GREENTOWN — Minus a couple soccer fields, a 40-acre field just south of the town limits isn’t much to look at. At least not yet. But in the near future, it will be the site of a new athletic complex.
Eastern Howard School Corporation is undertaking a $20 million project that is expected to begin later this year. Some construction work is ongoing to make the site ready to build. The sports complex is located on the eastern side of S. C.R. 850 East.
The project includes moving baseball, softball and tennis to the new complex. Six new tennis courts, two softball fields, two Little League fields, a tee ball field and a new varsity baseball field are all planned.
Eastern will also build a fieldhouse at the high school which will connect to the pool. With the new fieldhouse, Eastern will join the ranks of the other Howard County schools that have completed similar projects.
The indoor pool will receive a major renovation to its plumbing system.
Most importantly, school officials stress, the new complex will not raise taxes.
The district will make its final payment at the end of this year on a bond that financed the performing arts center. A new bond will be issued to afford the athletic complex.
The site of the complex has long been farm ground Eastern rented to a local farmer. When the soccer fields were moved from the high school to make way for a solar field, it got officials thinking.
“The school board and administration has decided this is the best use of the funds,’” said business manager Travis Hueston.
The new fieldhouse will have three basketball courts plus a three-lane track. The additional courts, plus more locker rooms, should alleviate scheduling issues.
Athletic Director Erik Hisner said scheduling can get tough with multiple teams throughout middle and high school, especially when sports seasons crossover.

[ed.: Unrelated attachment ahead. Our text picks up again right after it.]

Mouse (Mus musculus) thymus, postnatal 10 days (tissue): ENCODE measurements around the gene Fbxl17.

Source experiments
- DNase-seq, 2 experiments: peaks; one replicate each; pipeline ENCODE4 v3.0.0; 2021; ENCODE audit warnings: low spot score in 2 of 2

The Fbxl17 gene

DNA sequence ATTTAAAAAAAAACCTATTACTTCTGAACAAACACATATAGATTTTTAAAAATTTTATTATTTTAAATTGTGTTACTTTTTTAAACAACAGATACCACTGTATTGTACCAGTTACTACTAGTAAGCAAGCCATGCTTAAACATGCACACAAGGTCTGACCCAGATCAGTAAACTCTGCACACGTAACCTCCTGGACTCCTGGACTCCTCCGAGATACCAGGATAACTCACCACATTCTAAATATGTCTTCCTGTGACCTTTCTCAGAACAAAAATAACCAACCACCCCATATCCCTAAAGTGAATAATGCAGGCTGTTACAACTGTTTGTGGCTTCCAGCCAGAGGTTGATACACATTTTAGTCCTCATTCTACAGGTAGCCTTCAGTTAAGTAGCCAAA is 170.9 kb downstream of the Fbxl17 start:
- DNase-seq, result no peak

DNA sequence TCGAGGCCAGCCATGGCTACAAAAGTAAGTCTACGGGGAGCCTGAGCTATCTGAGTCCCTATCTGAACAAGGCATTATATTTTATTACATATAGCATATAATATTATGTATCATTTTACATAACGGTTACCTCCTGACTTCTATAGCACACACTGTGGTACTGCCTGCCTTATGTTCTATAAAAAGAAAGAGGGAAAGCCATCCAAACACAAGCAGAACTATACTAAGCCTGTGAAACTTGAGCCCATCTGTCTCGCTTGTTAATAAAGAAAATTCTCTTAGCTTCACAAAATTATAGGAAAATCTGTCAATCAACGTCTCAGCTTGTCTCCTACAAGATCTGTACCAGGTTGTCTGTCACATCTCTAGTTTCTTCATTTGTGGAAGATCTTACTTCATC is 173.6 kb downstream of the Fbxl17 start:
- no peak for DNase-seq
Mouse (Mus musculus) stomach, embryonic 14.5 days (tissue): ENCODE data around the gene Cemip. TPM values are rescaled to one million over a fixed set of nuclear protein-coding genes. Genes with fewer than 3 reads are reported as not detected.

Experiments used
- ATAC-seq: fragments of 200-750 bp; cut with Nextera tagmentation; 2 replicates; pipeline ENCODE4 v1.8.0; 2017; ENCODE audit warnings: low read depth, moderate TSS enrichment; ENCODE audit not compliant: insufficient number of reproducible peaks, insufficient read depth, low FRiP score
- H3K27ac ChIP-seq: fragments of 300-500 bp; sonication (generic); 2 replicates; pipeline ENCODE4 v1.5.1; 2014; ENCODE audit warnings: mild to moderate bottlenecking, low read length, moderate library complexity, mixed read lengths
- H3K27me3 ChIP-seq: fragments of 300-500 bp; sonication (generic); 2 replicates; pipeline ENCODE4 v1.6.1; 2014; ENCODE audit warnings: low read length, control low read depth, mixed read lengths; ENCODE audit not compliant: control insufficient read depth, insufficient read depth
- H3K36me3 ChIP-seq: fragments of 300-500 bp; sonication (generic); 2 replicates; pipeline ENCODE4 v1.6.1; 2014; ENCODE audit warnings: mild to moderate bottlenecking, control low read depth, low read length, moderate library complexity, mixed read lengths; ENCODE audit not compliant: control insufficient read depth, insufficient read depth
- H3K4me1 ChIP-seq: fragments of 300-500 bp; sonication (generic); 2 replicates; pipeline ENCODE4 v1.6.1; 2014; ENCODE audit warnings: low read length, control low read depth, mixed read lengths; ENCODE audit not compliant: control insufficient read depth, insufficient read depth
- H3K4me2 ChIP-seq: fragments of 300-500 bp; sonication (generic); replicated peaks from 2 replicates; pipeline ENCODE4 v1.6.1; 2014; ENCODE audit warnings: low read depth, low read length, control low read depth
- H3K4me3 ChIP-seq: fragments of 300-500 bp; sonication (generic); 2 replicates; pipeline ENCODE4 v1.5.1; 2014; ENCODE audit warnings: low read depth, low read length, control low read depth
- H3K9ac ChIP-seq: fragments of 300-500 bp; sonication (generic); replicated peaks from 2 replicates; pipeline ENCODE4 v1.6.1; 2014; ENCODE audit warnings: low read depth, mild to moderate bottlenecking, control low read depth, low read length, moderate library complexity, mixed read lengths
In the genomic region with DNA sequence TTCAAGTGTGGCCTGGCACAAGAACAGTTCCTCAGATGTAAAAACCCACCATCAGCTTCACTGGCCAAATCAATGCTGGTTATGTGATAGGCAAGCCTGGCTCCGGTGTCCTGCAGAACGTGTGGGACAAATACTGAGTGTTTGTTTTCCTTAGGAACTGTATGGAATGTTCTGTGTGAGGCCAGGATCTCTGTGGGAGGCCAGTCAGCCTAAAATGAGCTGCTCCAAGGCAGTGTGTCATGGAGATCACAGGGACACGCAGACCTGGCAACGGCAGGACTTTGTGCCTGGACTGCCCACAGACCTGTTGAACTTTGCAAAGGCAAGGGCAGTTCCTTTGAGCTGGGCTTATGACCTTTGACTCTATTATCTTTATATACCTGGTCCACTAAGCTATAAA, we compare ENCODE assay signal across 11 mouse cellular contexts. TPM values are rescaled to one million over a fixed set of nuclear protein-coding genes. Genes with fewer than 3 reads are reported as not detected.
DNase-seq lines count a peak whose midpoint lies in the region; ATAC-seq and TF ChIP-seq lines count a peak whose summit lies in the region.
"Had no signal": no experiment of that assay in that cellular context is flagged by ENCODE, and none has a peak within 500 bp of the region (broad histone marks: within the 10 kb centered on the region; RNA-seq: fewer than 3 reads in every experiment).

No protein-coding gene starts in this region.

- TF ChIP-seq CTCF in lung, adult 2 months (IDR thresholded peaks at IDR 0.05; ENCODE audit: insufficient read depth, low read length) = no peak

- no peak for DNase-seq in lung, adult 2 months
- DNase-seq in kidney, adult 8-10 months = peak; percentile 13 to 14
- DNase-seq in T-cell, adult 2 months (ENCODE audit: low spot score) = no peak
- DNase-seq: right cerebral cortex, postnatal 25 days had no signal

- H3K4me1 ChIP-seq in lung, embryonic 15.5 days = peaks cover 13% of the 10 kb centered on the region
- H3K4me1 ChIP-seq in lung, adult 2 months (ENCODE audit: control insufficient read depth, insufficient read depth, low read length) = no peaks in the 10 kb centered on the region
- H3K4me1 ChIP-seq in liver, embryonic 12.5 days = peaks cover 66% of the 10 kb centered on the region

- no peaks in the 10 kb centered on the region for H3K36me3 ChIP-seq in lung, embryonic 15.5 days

“There’s about a month or so overlap where it gets really busy,” Hisner said.
He said the additions will keep teams from practicing late at night and give lower grade levels more opportunities to practice.
The athletic director gave the example of when a swim meet, wrestling match and basketball tournament happens simultaneously. Locker room space becomes scarce and sometimes teams can only change in them, instead of also storing their gear.
“It’s going to alleviate a lot of issues,” Hisner said.
The district also sees opportunities on the education side.
More gym space means more access for physical education classes.
“We have seven grade levels competing for PE space in two gyms,” said Lindsey Brown, middle school principal.
The additional space can be used during testing season when students need to be spaced out.
“We’re hoping to leverage all areas not just for athletics but also for academics,” Brown said.
The pool will see its first major upgrade in probably 50 years.
Hueston said renovations to the HVAC system will improve air quality and help filter pool chemicals out of the air, which can corrode infrastructure. The district is also looking at how it can use pool water heat to heat the building.
An observation deck will be built above the locker rooms and overlook the pool. This will increase seating capacity and make the area around the pool less cramped, Hueston said.
By fall 2022, the fieldhouse, pool, tennis courts, an athletic support building and additional parking space at the new complex should be complete. The athletic support building will have locker room space, house concessions and serve as a storage space.
“I really believe we will have the nicest facilities around when we finish the 40 acres,” said superintendent Keith Richie.
The baseball and softball diamonds are not part of the next phase of construction. Those will follow in the coming years. Hueston said the entire athletic complex is expected to be completed within the next five years.
Eastern hopes to come in under the $20 million dollar budget. It will make some small, future projects possible.
“We’re confident we can do all this for $20 million,” Hueston said.
Once construction is completed, there will be considerable space at the middle and high school campus.
This space is eyed for a new school.
Richie said that in about 20 years, Eastern will need a new school. Whether that’s just a new middle and high school or an entire K-12 building is to be determined.
Richie and many others making the decisions now will not be at Eastern when that time comes. It’s a long-term vision but one that requires foresight now, the superintendent said.
Hueston said the district will engage in some refinancing that will make between $60 million and $80 million available around the time they estimate a new school will need to be built.